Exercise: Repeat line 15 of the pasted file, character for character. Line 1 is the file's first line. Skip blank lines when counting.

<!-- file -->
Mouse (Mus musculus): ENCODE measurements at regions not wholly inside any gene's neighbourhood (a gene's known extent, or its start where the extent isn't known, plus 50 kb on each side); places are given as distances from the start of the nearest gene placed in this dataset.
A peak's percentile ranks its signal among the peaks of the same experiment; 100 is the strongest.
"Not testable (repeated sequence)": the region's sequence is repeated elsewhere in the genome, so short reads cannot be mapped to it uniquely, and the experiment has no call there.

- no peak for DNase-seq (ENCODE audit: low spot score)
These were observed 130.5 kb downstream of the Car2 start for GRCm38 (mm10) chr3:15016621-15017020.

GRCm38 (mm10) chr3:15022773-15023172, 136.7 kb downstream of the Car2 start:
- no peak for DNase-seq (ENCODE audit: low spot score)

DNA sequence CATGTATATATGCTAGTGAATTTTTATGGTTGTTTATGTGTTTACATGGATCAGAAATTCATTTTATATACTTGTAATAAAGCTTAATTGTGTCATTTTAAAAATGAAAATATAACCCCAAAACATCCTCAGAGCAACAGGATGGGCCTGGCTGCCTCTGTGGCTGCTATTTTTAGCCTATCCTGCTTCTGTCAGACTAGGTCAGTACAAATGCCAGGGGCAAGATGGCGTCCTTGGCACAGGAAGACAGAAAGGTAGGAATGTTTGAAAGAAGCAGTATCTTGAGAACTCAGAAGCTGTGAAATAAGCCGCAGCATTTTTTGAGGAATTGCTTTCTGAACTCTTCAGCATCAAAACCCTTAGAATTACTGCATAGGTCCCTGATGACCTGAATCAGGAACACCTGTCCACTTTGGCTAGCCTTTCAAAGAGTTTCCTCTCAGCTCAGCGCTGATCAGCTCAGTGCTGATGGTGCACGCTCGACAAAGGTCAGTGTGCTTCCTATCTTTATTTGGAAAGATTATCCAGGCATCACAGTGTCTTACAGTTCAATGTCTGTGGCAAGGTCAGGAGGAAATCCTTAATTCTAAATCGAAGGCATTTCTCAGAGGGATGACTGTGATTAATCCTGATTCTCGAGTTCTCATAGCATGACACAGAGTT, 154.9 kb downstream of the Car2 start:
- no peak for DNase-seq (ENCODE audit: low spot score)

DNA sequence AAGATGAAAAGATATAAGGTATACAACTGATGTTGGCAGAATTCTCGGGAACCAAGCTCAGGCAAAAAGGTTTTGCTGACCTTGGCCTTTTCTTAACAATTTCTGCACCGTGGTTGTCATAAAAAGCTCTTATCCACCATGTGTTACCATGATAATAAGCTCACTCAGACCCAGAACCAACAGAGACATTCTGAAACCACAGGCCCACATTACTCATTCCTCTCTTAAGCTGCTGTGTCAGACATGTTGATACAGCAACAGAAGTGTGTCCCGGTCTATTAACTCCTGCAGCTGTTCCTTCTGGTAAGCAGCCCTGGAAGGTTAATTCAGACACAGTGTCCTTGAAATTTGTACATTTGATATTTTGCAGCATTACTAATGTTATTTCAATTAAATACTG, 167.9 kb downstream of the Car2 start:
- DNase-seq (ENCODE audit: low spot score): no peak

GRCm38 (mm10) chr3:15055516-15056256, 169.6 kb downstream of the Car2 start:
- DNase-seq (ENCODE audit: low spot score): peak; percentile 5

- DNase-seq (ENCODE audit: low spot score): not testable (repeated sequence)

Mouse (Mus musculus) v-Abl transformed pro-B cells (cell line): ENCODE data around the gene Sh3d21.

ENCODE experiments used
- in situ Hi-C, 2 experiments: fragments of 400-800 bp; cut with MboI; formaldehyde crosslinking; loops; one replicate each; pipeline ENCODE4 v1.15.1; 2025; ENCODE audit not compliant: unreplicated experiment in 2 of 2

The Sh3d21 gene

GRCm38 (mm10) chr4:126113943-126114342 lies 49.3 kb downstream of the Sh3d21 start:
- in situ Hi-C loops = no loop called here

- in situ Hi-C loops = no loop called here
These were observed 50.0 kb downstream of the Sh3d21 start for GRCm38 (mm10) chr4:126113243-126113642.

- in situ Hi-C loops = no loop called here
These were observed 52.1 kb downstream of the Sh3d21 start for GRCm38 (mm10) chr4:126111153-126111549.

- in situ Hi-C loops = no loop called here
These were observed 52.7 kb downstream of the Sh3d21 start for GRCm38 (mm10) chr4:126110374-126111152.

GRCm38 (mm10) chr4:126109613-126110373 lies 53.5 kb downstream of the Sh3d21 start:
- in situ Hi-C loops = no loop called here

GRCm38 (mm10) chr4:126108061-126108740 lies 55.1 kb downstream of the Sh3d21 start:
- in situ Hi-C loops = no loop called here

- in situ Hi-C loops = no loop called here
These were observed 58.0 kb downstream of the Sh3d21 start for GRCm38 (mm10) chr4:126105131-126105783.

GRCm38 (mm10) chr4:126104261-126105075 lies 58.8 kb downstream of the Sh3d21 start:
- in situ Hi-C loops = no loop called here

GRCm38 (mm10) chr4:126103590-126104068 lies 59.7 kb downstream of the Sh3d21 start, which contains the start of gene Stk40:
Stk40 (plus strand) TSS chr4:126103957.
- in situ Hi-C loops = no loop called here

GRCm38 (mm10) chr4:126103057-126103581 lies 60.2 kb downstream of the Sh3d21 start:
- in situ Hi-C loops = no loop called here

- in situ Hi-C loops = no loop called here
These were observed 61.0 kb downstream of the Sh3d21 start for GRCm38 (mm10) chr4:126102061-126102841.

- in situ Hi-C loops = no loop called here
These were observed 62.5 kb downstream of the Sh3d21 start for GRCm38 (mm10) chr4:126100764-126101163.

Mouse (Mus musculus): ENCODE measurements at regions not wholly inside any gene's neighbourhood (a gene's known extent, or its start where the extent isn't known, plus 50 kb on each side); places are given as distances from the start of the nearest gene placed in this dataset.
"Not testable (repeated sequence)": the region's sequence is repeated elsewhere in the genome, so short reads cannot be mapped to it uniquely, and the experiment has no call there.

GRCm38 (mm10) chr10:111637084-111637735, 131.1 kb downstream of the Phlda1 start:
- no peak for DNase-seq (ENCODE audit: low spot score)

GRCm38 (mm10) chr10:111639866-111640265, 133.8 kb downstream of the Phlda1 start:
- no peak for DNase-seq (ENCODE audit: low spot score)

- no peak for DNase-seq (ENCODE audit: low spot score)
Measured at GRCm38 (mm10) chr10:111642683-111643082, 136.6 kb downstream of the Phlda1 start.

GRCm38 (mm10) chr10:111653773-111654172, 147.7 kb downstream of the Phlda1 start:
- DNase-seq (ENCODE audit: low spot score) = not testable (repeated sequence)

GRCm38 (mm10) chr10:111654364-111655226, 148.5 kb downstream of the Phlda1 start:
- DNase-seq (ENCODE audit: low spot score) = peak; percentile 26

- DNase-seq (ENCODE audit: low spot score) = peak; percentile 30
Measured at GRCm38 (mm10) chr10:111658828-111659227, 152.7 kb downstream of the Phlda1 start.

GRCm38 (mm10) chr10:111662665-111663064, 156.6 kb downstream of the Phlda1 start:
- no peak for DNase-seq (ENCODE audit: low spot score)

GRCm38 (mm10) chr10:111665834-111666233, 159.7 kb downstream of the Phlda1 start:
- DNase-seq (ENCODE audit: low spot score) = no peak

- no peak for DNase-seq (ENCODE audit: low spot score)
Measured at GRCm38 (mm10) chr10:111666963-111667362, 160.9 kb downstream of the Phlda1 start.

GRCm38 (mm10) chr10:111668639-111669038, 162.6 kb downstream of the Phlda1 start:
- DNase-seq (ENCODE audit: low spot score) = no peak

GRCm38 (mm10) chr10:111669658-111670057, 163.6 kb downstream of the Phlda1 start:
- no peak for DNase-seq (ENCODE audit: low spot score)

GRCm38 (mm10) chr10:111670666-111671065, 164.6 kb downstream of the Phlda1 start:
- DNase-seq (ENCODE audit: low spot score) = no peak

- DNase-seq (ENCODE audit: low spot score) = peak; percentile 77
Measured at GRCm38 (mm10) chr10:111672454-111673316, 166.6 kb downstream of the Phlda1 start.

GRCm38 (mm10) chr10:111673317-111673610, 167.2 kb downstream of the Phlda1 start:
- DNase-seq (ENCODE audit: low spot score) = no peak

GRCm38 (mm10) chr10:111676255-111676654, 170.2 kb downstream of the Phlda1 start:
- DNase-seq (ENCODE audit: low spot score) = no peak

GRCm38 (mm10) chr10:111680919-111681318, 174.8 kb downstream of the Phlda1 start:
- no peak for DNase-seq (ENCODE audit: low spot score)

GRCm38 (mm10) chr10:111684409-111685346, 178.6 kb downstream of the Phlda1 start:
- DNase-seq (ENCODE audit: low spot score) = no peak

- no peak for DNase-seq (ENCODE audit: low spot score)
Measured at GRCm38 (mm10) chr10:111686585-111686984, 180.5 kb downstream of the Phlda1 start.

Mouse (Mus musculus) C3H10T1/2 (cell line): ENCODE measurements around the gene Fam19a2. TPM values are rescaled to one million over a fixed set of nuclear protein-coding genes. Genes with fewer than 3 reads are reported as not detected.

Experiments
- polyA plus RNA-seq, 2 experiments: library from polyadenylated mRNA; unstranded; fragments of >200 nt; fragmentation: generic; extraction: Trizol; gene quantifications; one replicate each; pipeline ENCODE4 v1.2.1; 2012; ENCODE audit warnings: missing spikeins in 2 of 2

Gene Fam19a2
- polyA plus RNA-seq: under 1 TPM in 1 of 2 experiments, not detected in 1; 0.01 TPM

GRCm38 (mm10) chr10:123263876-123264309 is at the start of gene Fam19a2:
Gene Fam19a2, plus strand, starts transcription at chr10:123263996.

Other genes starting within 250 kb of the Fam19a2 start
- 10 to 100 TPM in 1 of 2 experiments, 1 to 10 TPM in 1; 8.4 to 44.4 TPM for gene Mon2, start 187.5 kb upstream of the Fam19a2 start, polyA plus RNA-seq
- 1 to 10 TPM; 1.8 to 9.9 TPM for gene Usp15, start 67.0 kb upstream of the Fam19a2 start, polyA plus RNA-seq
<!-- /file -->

Mouse (Mus musculus) v-Abl transformed pro-B cells (cell line): ENCODE data around the gene Sh3d21.